The Adventurous Lectionary -The Third Sunday in Lent – March 12, 2023
Exodus 17:1-7; Psalm 95; Romans 5:1-11;. John 4:1-42
There is a tradition of banning the word, “Hallelujah,” during Lent. Lent, it is perceived, should be a time of confession, self-examination, sacrifice, and repentance for our evil ways, materialism, and ego. “Hallelujah” points to the goodness, bounty, and joy of life.
NO LENT CANCEL CULTURE. I have never bought into the Lent cancel culture. I believe that repentance and confession cannot occur in a bleak world with a bleak and judgmental God. Rather, we confess only if we believe forgiveness and transformation are possible, and that God is loving, bountiful, and forgiving. The point of Lenten simplicity and sacrifice is not mortification, but authenticity and experiencing God’s abundant life and blessing. So, in that spirit, I say “Hallelujah” or “Alleluia.” Our Alleluias are about God’s grace and bounty and not our ego or acquisitiveness.
Hallelujah is the spirit of Psalm 95, which sets the stage for this week’s readings. Joy, gratitude, and trust characterize the Psalmist’s relationship with God. Singing praise for all that God is and what God has done is at the heart of a holistic faith. Divine providence is at work in the micro and the macro, in the human and non-human worlds. In the spirit of Psalm 150, we can affirm that God breathes through all things and that humans and non-humans praise God as they fulfill their appropriate vocations in their own particular context. God’s ubiquitous creativity and wisdom reminds us that despite the imperfections of life, we are always Home.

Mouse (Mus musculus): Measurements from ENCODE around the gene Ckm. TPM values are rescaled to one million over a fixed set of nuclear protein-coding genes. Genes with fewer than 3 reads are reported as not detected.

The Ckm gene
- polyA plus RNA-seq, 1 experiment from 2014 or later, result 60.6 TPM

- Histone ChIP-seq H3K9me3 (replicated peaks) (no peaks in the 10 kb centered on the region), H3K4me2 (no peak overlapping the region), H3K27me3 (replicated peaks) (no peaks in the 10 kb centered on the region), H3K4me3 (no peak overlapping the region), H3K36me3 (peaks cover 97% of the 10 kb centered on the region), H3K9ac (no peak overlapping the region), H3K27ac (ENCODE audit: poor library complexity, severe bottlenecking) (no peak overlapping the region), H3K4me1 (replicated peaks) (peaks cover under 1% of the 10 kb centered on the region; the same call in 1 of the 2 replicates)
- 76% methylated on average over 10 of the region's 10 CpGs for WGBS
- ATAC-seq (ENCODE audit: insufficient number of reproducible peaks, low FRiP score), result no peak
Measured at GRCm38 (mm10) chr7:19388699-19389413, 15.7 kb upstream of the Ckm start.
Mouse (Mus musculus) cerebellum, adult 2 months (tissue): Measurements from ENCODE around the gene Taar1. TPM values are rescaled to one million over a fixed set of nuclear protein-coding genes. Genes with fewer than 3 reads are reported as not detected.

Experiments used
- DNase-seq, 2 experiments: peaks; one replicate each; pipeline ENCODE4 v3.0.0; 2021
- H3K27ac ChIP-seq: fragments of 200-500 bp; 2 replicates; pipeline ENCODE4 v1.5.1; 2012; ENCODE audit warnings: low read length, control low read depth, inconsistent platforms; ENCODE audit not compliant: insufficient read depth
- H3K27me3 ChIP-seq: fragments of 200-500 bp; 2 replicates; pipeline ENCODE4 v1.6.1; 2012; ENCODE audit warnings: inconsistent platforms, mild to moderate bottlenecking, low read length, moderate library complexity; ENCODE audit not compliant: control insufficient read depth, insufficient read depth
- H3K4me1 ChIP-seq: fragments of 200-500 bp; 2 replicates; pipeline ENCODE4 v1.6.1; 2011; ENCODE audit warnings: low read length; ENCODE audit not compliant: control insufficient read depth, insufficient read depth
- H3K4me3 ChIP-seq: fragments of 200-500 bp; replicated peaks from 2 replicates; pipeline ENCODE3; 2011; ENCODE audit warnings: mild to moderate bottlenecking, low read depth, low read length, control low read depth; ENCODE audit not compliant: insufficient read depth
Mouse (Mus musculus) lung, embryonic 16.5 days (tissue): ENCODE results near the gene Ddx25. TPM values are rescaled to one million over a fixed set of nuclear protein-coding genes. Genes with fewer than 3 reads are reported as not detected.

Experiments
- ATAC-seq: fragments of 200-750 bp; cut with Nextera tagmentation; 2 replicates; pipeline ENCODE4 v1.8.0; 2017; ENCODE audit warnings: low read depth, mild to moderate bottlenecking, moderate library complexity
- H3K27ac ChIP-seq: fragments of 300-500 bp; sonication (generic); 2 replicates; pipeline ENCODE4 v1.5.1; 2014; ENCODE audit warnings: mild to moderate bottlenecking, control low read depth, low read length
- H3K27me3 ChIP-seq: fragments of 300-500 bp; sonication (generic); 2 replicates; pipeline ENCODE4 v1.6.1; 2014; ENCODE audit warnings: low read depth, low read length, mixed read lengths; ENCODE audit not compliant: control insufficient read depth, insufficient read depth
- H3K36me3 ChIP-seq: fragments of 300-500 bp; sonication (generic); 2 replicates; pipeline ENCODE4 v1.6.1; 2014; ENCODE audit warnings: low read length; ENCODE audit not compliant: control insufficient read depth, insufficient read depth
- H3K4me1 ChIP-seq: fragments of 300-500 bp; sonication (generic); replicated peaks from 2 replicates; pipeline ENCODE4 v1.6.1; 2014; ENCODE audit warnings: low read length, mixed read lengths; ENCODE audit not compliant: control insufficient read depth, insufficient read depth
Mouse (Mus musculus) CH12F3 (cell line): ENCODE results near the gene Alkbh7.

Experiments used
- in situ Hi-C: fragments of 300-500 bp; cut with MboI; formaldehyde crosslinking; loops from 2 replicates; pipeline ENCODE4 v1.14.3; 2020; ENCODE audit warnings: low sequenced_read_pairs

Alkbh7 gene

DIVINE DELIVERENCE. In the reading from Exodus, the Israelites temporarily forget God’s miraculous deliverance from Egyptian bondage. They long for security, and doubt God’s providence. Despite their infidelity, God provides. Moses strikes a rock from which the waters of life flow. Regardless of what we do, God is faithful and will provide a way where there is no way. “All they have needed, God has provided,” but they just don’t know it. The water was already there, just waiting for their transformed perception, and trust in their liberator.
We also follow God’s way one moment at a time. We are also forgetful of the grace that guides our lives. We want to go it alone, as personal and in our communal and national life. We think being “first” protects us from life’s vicissitudes when, in fact, the self-made person or nation is the most fragile entity. In God’s realm, there is no “America first,” “white privilege,” or “wall that divides.” Such attitudes are based on scarcity thinking, fear, and egocentricity, and are antithetical to divine providence and grace. Such negative approaches to life will eventually lead to personal and national collapse.
UNIVERSAL GRACE. Romans 5 describes the priority and ubiquity of grace. We can live confidently – even in our suffering – because of God’s prevenient grace. God’s grace overcomes our sin, delivers us from fear, and provides a way forward in an ambiguous world. This grace applies to everyone – friend and foe, Jew and Gentile, Christian and Muslim, American and Syria. Like the children of Israel, we are encircled by grace. The challenge is our forgetfulness of all that God has done and is doing for us.